You revise all 20 claims to include the first treatment date on the claim and re-submit them on September 9, 2015. Since you re-submitted prior to the September 10th cutoff, you expect payment by September 16, 2015, 12 days after the initial denial.
You receive your explanation of benefits (EOBs) and 5 claims were adjudicated and paid, while 15 were denied again.
You contact CSC customer service and the representative instructs you to re-submit the 15 claims. The rep does not know why the claims were denied, but she/he suggests that you review the claims and re-submit. After hours of investigative work, you believe that the claims were denied because the NPI number was wrong…or the incorrect address was processed…or…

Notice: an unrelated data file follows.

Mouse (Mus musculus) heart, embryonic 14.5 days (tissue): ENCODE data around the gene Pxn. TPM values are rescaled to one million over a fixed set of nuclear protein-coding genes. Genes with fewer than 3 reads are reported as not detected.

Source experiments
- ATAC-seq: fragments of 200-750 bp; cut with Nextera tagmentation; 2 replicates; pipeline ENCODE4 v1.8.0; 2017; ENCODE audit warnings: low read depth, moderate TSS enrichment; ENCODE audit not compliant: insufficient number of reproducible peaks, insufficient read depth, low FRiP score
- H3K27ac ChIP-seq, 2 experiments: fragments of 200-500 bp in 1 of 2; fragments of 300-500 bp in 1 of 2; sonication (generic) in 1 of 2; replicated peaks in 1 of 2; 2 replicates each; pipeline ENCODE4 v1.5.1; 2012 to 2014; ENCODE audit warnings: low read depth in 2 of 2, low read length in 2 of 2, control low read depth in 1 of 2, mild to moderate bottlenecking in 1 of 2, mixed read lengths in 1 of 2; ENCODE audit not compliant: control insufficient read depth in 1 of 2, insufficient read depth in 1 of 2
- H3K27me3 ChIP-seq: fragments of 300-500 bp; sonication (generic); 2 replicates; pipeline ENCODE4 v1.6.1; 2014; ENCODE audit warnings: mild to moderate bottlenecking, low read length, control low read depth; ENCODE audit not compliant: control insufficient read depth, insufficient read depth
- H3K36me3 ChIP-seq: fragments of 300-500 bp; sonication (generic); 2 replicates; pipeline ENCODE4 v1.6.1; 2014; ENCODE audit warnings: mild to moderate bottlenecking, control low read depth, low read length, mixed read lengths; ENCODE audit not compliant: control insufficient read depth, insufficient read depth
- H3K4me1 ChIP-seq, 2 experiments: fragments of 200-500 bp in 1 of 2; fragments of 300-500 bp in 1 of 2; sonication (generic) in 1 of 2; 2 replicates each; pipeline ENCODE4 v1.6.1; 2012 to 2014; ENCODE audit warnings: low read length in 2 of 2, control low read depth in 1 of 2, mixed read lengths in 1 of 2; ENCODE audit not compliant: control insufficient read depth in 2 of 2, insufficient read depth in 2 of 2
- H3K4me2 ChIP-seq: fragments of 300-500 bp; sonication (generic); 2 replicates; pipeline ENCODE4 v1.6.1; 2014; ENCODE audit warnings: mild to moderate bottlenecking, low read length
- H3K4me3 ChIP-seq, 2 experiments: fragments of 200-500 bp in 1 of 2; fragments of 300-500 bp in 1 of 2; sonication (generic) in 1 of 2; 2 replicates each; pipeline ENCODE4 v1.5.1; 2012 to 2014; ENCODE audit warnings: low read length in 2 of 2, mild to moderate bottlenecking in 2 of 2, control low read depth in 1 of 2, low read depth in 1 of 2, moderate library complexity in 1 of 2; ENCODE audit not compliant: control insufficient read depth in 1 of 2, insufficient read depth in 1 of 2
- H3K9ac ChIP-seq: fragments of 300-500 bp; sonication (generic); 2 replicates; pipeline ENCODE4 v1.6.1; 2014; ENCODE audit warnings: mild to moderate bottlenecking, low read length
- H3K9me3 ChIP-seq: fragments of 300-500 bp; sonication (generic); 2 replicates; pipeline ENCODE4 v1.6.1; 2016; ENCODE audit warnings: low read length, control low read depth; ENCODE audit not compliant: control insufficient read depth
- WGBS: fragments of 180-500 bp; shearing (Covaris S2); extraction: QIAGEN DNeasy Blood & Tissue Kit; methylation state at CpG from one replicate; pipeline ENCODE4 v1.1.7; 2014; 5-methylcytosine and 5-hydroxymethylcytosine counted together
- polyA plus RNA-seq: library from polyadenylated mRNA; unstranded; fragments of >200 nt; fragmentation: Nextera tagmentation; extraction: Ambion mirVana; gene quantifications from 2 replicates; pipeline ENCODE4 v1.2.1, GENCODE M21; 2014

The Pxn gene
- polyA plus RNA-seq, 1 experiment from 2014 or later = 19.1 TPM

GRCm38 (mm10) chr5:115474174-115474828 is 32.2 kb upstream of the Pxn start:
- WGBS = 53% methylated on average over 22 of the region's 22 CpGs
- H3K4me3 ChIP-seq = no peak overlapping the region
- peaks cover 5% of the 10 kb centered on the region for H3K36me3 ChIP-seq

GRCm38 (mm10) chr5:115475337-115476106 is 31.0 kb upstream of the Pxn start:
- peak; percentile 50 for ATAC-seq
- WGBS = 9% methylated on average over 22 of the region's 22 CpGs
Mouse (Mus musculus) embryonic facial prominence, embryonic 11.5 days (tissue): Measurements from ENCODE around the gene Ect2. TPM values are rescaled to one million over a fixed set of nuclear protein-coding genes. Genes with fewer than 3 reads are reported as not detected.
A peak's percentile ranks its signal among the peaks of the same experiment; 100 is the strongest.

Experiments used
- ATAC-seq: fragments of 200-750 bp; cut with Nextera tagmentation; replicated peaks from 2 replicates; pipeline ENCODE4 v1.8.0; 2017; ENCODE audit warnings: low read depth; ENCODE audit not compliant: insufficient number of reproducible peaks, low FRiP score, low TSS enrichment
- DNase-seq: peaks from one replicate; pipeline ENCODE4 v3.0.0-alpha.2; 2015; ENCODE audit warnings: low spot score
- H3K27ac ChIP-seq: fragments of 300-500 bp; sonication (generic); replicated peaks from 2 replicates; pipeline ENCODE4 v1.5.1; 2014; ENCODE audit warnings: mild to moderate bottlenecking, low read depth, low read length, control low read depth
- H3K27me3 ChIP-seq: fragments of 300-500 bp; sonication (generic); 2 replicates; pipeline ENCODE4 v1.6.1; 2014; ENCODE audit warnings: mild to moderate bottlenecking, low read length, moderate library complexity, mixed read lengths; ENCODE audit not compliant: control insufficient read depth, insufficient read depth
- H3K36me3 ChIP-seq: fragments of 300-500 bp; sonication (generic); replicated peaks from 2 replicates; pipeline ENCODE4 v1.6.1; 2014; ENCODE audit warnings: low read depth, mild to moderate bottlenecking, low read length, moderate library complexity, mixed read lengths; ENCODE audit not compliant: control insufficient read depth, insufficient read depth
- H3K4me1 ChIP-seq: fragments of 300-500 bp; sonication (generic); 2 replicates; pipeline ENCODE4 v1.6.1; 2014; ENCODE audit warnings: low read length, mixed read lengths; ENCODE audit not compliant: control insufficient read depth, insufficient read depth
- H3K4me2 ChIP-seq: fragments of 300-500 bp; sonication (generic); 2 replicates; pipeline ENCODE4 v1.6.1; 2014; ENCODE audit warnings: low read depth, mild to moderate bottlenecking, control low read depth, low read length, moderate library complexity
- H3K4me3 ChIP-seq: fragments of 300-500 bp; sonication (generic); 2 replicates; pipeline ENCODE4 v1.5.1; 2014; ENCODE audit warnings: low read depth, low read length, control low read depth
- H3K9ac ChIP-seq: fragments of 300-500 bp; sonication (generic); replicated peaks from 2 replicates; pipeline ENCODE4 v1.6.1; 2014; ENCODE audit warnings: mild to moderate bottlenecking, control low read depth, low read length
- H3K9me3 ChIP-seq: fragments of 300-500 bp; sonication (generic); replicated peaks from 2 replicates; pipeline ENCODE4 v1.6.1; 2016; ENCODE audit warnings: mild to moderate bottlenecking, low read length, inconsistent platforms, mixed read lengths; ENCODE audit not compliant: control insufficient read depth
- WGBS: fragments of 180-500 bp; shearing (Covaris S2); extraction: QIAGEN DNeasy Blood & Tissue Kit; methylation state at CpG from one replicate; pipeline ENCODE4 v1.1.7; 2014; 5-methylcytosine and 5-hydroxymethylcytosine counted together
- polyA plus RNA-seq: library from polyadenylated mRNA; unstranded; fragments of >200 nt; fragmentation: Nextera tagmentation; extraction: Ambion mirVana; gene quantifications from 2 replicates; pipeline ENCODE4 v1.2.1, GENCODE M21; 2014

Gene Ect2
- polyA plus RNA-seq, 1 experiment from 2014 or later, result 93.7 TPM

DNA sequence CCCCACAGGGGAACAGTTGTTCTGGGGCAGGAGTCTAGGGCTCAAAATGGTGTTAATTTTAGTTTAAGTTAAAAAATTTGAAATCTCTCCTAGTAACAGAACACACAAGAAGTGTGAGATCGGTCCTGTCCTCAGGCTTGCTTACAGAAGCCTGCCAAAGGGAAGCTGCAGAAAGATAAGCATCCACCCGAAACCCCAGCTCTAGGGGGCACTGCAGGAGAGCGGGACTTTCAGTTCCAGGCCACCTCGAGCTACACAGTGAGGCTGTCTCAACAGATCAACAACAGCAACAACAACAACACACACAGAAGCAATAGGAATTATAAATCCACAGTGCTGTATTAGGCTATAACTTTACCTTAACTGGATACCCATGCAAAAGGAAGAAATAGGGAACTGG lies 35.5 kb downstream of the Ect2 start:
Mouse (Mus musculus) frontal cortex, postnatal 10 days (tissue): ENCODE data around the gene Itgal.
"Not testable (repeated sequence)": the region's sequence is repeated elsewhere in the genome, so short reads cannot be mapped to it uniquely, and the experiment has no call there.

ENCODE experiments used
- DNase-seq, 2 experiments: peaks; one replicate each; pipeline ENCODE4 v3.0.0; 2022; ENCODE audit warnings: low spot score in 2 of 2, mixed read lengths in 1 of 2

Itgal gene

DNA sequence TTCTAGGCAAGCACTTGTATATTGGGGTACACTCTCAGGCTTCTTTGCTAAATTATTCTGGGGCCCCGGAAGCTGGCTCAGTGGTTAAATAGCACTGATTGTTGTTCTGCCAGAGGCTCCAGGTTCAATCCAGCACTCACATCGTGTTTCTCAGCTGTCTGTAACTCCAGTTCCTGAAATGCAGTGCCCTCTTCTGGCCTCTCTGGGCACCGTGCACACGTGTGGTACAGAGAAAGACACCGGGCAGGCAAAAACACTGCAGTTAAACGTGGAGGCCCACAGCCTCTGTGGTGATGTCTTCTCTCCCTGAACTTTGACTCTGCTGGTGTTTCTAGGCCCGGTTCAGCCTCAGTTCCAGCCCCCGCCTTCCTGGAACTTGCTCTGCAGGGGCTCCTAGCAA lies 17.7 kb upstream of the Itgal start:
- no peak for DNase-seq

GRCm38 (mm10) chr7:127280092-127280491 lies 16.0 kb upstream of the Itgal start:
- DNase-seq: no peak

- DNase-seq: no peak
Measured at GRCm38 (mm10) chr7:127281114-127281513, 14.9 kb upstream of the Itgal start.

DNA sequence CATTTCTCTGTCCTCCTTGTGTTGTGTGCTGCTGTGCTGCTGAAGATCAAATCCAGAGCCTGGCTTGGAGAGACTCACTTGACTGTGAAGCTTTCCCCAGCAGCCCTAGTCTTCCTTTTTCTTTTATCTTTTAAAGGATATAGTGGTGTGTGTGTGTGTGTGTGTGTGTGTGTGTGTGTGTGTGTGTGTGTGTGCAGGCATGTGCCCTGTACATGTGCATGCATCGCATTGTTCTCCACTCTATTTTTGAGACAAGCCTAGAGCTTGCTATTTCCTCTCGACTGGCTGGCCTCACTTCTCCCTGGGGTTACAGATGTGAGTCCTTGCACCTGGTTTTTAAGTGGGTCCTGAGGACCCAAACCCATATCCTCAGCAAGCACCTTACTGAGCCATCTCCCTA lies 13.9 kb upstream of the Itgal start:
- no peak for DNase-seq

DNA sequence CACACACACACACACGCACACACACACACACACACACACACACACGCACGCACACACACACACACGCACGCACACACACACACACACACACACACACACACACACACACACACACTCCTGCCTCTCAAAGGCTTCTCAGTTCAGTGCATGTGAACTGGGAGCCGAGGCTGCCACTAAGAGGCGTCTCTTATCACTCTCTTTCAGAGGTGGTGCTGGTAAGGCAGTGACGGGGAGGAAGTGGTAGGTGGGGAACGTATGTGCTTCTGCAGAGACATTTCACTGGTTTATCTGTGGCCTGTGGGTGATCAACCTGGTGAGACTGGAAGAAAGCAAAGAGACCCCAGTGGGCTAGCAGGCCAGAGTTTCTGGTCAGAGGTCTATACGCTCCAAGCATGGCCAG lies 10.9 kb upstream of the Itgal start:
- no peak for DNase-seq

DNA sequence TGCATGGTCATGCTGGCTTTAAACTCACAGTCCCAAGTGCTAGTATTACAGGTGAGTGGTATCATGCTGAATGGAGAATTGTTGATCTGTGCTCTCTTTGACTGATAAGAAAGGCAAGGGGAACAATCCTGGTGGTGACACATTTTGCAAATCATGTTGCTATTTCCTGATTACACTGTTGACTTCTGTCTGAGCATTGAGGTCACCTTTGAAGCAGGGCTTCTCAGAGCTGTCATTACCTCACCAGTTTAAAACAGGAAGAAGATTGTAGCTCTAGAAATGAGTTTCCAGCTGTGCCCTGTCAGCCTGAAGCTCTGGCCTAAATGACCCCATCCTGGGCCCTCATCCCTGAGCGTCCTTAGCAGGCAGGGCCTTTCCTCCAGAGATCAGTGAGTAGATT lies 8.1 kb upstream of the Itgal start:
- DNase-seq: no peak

You miss the September 17th cut-off because you were trying to figure out why these claims were denied. you submit them for payment for the September 29th checkwrite date (25 days after the initial denial).
At this point, if any claims are denied, you wouldn’t know until October 6th, 32 days after the initial denial.
In my scenario, when is the final adjudication?
If the answer is that the final adjudication is at the point that the provider tries all possible revisions to the claims and continues to re-submit the claims until he/she cannot come up with another way to re-submit, then there is never final adjudication. As in, the provider could continue various changes to the billing ad nauseam and re-submit…and re-submit…and re-submit…”There’s a hole in the bucket!”
If the answer is that the final adjudication is the initial denial, then, in my scenario, the provider would be required to appeal every single denial, even for the same claim and every time it is denied.